There were no other organizations quite like what he had in mind. Even years later, in 2020, “There are no others that compare.”

He spent much of 2013 getting strategic plans together. In 2014 he filed the necessary paperwork and received an IRS determination letter of a 501c3, and Truckers Final Mile had officially merged onto the highway.


The mission of Truckers Final Mile is deceptively simple on paper: “To reunite North American truck drivers with their families in times of crisis.”

To meet that mission, they are running six programs (there are actually eight, but two are sidelined until finances improve). Their #1 program, as we’ve mentioned, is bringing home a truck driver who has passed away on the road.

All too often, companies leave it up to the families to retrieve their driver. This can lead to crippling expenses during an already emotionally devastating time. Truckers Final Mile intercedes on behalf of the family. Here’s how it works:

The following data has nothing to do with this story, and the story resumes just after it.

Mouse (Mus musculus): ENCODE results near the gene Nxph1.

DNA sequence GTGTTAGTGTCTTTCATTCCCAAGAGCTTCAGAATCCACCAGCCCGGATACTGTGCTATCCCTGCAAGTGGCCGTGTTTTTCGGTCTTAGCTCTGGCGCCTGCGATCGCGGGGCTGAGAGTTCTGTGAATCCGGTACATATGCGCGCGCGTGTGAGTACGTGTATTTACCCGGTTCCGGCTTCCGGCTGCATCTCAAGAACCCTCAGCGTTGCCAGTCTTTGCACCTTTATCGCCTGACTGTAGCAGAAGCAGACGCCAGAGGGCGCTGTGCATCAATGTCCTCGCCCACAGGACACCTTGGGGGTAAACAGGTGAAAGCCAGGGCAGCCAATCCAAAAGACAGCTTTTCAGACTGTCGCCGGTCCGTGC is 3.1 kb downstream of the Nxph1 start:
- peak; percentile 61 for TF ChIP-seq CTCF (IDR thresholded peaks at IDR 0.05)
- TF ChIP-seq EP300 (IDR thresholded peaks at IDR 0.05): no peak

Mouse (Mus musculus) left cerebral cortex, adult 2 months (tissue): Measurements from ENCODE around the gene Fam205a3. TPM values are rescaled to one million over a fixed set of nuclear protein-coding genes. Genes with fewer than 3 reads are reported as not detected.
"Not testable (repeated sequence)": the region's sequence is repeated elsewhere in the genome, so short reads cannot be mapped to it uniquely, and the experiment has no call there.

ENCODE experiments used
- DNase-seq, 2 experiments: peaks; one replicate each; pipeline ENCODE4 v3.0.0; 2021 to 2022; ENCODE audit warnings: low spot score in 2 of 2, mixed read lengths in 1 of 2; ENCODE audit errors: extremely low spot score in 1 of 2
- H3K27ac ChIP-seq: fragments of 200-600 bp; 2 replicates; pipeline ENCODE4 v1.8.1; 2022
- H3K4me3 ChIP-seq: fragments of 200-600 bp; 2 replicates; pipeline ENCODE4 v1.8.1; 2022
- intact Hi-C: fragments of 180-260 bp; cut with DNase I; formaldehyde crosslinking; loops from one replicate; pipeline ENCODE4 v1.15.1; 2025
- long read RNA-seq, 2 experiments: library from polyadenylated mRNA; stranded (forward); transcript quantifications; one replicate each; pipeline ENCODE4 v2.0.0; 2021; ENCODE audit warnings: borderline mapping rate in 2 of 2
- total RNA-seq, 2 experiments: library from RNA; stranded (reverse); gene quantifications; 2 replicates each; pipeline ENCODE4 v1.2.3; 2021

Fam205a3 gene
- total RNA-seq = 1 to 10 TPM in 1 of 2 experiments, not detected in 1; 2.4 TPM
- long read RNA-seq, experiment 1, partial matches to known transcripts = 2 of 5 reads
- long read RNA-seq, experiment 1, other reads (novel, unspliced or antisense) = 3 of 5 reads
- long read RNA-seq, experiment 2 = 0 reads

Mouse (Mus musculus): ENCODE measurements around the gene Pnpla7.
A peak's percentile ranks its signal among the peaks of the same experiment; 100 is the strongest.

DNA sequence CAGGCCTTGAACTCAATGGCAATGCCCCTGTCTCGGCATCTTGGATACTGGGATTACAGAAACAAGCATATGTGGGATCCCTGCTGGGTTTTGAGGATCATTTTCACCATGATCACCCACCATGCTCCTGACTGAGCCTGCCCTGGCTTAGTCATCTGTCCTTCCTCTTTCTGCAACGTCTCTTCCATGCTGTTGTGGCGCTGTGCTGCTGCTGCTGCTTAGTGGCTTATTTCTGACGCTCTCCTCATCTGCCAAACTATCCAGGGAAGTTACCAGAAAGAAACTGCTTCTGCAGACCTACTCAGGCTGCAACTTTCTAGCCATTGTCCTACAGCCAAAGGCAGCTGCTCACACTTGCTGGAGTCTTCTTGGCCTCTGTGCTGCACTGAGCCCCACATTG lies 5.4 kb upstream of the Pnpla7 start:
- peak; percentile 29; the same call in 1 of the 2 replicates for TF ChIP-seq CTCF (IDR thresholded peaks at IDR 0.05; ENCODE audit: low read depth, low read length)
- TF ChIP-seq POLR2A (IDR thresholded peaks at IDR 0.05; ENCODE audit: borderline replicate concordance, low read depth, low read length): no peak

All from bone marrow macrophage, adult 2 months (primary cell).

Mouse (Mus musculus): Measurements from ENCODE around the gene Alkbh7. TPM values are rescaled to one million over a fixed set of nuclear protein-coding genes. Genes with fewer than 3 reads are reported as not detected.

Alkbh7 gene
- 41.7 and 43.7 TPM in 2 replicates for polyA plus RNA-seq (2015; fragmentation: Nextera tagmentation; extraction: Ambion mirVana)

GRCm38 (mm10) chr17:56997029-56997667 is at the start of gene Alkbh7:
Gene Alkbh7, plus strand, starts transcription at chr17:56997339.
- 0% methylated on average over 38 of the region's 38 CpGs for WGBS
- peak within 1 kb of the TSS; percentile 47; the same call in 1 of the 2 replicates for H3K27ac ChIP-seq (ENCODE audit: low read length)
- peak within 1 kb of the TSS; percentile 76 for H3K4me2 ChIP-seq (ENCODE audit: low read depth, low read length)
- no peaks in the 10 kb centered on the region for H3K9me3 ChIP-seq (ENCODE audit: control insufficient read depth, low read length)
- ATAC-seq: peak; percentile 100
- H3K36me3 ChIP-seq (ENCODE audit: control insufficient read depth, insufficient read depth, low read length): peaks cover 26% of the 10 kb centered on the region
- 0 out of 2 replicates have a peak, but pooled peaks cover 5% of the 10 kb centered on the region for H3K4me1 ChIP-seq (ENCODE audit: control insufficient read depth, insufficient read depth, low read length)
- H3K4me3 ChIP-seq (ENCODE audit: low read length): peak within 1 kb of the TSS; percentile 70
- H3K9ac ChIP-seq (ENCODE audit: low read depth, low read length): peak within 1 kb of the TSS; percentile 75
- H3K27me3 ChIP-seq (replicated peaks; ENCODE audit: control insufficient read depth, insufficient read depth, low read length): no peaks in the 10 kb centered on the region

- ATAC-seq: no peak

First, the family of the driver must get in touch with them, as Truckers Final Mile doesn’t have the finances to track down everyone who might need their services. Once Truckers Final Mile receives the call, it takes them about four hours to verify the information. They then make the necessary arrangements through funeral homes, mortuary services, and medical examiners.

For example, if a driver passes away in Salt Lake City, but the family wants to get them home to Tampa, they’ll decide which Tampa funeral home they want the driver brought to. After that’s determined, Truckers Final Mile will get in touch with that funeral home, tell them they’re covering the costs, and get the work underway. The charity itself doesn’t handle any remains; those are left in the hands of professionals.